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Grassfed New Mexico Story and photos by Nancy Ranney

Herd at the Ranney Ranch with piles of removed juniper.


the 1830s, Josiah Gregg reported, "By far the most important indigenous product of the soil of New Mexico is its pasturage. Most of the high-table plains afford the finest grazing in the world." Despite almost two centuries of acute change—railroads, roads and cattle trails, overgrazing of native grasses, and juniper invasion—New Mexico still boasts vast expanses of grassland. Well over fifty percent of our state is open grassland and the term continues to evoke the sense of space and sky that we associate with our New Mexican identity. These open grasslands stand in marked contrast to the narrow river valleys and mountain terraces where most of our local produce is raised. What role should New Mexico’s grasslands play in developing a healthy, local food economy today? Can they be restored to the richness and majesty of earlier times? Are they living up to their full potential for native biodiversity, ecosystem function, and agricultural production?

years of the twentieth century, this land provided some capacity for dryland bean farming, but like most of New Mexico’s grasslands, the limited rainfall, rugged landscape, and depth to significant aquifers have precluded large-scale cultivation of crops. In agricultural terms, this is grazing land. In 2003, inspired by the notion of raising healthy, grassfed beef and seeking to offer a local product (still, in 2015, less than two percent of New Mexico beef is consumed in-state), Ranney Ranch undertook new land management practices in the hope of restoring our high-country grasslands to their earlier diversity and richness. In five years’ time and without any supplemental irrigation, external fertilizers, or manual seeding of grasses, Ranney Ranch documented the re-emergence of over thirty-five species of native grasses, measured an increase of over twenty-five percent soil organic carbon in our rangeland soils, and saw increased water retention capability across the ranch exceeding five hundred thousand gallons per acre. This, in addition to producing our healthiest and heaviest calves ever, even during extreme drought years.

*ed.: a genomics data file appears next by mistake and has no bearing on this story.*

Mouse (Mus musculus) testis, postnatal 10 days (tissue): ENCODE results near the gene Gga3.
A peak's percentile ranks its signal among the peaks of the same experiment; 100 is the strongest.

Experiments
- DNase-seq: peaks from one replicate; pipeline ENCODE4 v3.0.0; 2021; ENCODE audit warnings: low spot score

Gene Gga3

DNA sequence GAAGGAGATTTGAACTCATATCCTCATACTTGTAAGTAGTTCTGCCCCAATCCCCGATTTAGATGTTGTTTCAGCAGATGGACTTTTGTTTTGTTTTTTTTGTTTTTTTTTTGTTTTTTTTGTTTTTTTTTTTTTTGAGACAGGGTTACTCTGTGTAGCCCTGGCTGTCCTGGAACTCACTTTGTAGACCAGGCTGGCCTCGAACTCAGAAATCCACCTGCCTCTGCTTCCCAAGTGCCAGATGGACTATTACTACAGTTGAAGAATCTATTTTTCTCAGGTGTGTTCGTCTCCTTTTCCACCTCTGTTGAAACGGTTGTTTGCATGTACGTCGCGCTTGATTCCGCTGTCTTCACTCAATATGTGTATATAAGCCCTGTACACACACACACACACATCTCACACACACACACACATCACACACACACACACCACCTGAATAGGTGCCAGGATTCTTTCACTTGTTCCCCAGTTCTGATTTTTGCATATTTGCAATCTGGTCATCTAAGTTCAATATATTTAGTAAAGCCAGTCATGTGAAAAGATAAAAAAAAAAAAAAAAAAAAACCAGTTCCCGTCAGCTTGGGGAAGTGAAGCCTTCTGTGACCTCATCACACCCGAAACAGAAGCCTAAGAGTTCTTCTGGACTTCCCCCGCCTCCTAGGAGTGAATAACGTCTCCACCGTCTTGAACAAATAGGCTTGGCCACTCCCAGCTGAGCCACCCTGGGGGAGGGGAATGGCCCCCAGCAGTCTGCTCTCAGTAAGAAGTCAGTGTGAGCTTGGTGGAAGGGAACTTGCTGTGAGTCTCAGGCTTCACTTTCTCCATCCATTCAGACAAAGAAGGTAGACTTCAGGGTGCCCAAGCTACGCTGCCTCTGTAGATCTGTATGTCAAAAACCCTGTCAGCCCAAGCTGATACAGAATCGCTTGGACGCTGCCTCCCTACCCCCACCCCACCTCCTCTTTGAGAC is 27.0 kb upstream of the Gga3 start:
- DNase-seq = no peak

For the past half century, our family has ranched in the high mesa country of central New Mexico near the town of Corona. In the early

What might this mean for the state of New Mexico? New Mexico is home to a variety of grassfed meat producers—beef, bison, lamb,


edible Santa Fe | FALL 2015

Fall 2015 - Rio Grande Cuisine  

This issue investigates some core ingredients that form a basis for a regional cuisine in New Mexico. These ingredients, both literal (corn,...

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